The maroon beret is worn by members of elite Ministry of Internal Affairs (MVD) Spetsnaz units, although it is referred to as krapoviy meaning crimson. In a contrast to the Western style, Russian troops wear the badge on the beret over the right eye. In the Soviet era, paratroopers wore a maroon beret until the late 1960s when General Vasily Filipovich Margelov decided that a maroon beret for paratroopers was a Western idea and introduced a cornflower blue beret. This may have been influenced by the cornflower blue of the Soviet Air Force and the cornflower blue helmets worn by Soviet paratroopers during the Great Patriotic War.
Military of Serbia
Singapore Armed Forces Commandos
The Maroon Beret or Red Beret is worn by the elite commandos of the Singapore Armed Forces depicting their status as an elite airborne and special forces unit.
South African Special Forces and Paratroops
The 1st King's Immemorial Infantry Regiment of AHQ, the oldest military unit in the world, wears the maroon beret.
The Regimiento de Inteligencia 1 (Intelligence Regiment 1) based in Valencia wears the maroon beret, as do all units belonging to the Cuartel General Terrestre de Alta disponibilidad (GTAD). Spanish airborne forces have traditionally worn a black beret.
Sri Lanka Army
A maroon beret is worn by Fallskärmsjägarna (or Fallskärmsjägarkåren: Parachute Ranger Corps), a jump qualified Swedish Army special operations unit. This is an airborne commando unit focused on intelligence gathering and squad level combat deep behind enemy lines.
Royal Thai Army
The Royal Thai Army Special Operations Force and paratroopers in the 31st Infantry Regiment (Royal Guard) wear the maroon beret.
Worn by soldiers of the National Guard of Ukraine.
United States Air Force
Pararescuemen (PJs) are among the most highly trained emergency trauma specialists in the U.S. military and the only ones in the Department of Defense specifically trained and equipped to conduct conventional and unconventional rescue processes, making them the ideal force to handle personnel recovery and combat search and rescue operations. In early 1966, General John P. McConnell, then Air Force Chief of Staff, approved the wearing of the maroon beret. The beret symbolizes the blood sacrificed by Pararescuemen and the blood willing to be sacrificed should the need come as well as their devotion to duty by aiding others in distress. To Pararescuemen, living up to their motto, "That Others May Live," is a daily reality.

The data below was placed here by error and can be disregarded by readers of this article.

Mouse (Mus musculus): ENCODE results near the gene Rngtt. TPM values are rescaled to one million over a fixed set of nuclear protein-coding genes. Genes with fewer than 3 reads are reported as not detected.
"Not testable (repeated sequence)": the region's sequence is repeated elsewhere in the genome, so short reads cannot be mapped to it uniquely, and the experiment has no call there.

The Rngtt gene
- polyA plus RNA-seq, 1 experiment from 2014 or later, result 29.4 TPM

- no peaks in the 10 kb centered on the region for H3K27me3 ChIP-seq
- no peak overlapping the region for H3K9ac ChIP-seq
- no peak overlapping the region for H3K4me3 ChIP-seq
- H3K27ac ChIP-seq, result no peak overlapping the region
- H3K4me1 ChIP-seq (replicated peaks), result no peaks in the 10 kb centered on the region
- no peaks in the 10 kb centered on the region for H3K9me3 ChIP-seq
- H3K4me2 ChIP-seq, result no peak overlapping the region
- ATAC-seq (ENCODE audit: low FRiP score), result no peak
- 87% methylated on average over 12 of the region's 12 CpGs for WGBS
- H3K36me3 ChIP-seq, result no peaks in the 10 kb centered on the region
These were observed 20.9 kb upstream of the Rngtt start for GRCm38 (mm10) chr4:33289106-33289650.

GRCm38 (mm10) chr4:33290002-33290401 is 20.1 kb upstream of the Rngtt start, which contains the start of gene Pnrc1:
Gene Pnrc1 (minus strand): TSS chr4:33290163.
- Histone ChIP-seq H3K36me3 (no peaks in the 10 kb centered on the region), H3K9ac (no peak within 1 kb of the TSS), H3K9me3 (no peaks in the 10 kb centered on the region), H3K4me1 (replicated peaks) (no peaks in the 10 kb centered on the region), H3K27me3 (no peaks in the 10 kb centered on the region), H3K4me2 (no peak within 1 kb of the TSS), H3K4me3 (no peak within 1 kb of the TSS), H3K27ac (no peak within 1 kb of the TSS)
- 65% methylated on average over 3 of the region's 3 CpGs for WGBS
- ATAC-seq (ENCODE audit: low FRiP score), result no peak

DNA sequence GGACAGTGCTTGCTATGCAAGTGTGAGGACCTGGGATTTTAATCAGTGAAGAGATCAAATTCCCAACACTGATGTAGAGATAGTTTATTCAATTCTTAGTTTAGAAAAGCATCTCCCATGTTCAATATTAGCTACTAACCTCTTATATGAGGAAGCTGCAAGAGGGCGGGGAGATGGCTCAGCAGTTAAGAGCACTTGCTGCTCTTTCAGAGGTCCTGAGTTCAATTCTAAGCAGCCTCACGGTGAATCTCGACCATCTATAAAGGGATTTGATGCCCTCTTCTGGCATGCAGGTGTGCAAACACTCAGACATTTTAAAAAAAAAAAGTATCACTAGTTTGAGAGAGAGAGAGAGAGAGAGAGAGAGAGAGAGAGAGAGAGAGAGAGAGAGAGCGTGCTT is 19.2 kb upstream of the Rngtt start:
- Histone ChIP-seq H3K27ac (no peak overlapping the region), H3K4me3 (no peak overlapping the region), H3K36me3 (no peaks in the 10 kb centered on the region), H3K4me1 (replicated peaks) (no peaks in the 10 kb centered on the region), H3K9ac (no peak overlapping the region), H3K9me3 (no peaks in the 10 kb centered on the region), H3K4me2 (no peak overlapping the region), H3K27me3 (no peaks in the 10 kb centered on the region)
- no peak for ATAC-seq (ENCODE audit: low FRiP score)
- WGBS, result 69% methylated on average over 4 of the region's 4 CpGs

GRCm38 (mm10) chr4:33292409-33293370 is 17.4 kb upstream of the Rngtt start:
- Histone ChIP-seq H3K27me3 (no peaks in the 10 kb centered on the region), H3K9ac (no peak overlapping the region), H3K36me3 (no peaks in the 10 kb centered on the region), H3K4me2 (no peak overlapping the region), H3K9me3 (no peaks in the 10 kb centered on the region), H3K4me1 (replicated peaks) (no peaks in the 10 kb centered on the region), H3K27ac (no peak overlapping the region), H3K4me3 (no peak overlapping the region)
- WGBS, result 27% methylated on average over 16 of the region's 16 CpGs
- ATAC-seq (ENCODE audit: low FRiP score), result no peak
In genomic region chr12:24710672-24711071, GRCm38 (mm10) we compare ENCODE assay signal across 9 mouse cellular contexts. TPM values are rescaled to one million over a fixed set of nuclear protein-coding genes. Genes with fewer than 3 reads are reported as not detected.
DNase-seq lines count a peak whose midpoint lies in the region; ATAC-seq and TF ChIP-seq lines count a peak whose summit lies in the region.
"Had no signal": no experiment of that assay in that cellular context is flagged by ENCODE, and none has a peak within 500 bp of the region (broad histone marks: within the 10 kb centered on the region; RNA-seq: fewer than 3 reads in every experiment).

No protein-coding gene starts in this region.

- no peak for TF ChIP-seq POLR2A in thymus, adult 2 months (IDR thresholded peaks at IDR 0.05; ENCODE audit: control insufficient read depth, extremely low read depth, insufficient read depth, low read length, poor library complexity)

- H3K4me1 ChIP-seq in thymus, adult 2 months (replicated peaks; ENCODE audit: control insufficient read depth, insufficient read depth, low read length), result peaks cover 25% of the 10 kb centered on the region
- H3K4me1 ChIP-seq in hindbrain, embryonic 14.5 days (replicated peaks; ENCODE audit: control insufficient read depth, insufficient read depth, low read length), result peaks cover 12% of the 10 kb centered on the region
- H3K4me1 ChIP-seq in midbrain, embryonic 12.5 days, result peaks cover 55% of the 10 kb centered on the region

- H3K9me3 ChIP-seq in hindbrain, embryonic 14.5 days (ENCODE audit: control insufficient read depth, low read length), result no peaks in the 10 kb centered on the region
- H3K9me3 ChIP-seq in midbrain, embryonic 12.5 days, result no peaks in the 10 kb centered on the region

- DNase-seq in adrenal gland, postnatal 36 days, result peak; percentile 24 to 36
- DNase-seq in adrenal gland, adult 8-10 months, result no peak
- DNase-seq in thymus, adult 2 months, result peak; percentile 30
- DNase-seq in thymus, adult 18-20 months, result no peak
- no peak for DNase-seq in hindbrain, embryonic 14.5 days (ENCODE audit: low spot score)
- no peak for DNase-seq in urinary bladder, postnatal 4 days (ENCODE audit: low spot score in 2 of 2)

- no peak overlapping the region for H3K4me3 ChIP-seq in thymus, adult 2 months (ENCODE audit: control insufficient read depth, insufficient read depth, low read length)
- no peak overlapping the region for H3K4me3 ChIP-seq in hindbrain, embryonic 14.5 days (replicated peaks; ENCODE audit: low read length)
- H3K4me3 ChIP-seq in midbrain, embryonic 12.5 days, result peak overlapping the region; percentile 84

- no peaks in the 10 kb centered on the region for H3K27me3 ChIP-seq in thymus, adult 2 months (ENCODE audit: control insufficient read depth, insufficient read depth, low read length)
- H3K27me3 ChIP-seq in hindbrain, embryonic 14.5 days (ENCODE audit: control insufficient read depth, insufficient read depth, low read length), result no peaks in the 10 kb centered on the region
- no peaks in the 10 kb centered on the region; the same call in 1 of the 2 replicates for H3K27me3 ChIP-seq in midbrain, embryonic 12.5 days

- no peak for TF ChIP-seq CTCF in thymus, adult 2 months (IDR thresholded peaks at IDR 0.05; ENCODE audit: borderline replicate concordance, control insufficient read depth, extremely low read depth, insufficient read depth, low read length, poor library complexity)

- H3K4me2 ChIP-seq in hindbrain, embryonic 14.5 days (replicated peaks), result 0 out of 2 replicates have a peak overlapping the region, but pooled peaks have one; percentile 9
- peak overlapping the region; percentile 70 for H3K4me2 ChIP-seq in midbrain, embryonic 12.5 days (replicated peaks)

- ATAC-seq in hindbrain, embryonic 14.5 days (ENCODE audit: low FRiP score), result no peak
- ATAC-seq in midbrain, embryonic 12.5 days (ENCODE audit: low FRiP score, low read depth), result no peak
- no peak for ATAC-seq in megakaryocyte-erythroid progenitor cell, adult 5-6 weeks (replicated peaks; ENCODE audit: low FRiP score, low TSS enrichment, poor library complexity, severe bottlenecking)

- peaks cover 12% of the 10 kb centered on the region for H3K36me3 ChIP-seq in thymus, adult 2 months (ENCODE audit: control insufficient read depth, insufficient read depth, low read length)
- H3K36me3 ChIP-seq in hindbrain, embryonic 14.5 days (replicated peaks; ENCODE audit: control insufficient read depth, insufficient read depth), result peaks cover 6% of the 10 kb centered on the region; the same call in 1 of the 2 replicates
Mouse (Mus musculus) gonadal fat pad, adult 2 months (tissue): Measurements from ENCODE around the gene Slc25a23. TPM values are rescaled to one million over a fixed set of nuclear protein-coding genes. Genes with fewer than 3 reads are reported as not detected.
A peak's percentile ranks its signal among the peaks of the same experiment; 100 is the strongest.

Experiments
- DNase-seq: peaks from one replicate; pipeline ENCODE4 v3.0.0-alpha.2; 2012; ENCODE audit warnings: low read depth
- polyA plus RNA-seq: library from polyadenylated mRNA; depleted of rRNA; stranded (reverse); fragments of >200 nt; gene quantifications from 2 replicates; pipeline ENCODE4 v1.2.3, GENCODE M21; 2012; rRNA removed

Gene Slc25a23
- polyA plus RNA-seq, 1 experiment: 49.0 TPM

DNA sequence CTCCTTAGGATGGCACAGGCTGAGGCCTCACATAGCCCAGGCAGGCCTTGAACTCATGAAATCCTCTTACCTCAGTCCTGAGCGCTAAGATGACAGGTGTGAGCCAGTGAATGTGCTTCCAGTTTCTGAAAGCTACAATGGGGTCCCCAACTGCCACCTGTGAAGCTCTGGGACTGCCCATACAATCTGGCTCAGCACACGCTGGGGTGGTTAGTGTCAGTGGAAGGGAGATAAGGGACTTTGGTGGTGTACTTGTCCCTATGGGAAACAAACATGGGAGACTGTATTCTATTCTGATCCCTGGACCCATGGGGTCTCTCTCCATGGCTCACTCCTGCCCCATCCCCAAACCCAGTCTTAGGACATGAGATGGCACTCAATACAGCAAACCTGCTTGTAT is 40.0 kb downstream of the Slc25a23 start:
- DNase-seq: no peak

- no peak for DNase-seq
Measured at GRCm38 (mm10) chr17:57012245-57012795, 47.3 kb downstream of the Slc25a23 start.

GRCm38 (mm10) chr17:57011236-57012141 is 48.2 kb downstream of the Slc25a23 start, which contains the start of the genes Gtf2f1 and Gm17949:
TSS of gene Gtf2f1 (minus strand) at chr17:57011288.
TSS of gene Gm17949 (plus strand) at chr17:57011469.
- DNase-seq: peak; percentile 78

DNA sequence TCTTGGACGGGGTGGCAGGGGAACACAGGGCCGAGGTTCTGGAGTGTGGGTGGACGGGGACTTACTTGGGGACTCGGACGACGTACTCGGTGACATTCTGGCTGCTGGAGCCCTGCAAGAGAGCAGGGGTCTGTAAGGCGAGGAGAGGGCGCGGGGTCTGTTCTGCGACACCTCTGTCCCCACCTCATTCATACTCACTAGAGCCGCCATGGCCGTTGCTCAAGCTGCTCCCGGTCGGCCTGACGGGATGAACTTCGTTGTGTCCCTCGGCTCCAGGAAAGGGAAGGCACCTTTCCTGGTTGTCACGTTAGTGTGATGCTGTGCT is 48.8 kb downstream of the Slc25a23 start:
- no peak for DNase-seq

United States Army
In 1943, during the Second World War, Lieutenant-General Sir Frederick Browning, commander of the British 1st Airborne Corps, granted a battalion of the US Army's 509th Parachute Infantry Regiment honorary membership in the British Parachute Regiment and authorized them to wear British-style maroon berets. US Army advisers to Vietnamese airborne forces wore the Vietnamese French-style red beret during the Vietnam War.
Headquarters, Department of the Army (HQDA) policy from 1973 through 1979 permitted local commanders to encourage morale-enhancing distinctions. Airborne forces chose to wear the maroon international parachute beret as a mark of distinction. However due to the variety to headgear utilized at unit level, such as the Stetson being used in cavalry units, this permission was rescinded in 1979 when the army introduced a policy of standardized headgear. Exceptions were allowed for the continued wearing of the black beret (changed to tan in 2001) for the 75th Ranger Regiment & Ranger Training Brigade, and the green beret for Special Forces. On 28 November 1980 permission was given for airborne organizations to resume wearing the maroon beret. Most American paratroopers refer to it as a red beret, which history and tradition mandates, out of respect for their World War II British allies.
Venezuelan National Guard
|This section may be confusing or unclear to readers. (March 2010)|
The Venezuelan National Guard is the fourth component of Venezuelan Army Force (Army, Navy, Air Force and National Guard), responsible for all military operations (Land, Air, Sea) that secure the public order including antidrug operation, administrative police (customs police and cooperation with SENIAT), external security of jail, public security, citizen security, environment police, and the cooperation with the army, navy and air force for military operations in the defense of the nation. They account to one Unit of Special Forces (Grupo Acciones de Comando) involving many military special operations such as Assault, Recon.
- Army Black Beret: A Short History of the Use of Berets in the U.S. Army
- "The Salisbury review". 21-22. The Salisbury Group. 2002. p. 55.
- "The Paras: The Maroon Machine". BBC. 26 Jul 1984.
- "USAF PARARESCUE: Overview". Retrieved 18 May 2011.
- DA Approves Ranger’s New Headgear
Other military berets by colour:
- Army Black Beret: A Short History of the Use of Berets in the US Army on the US Army website.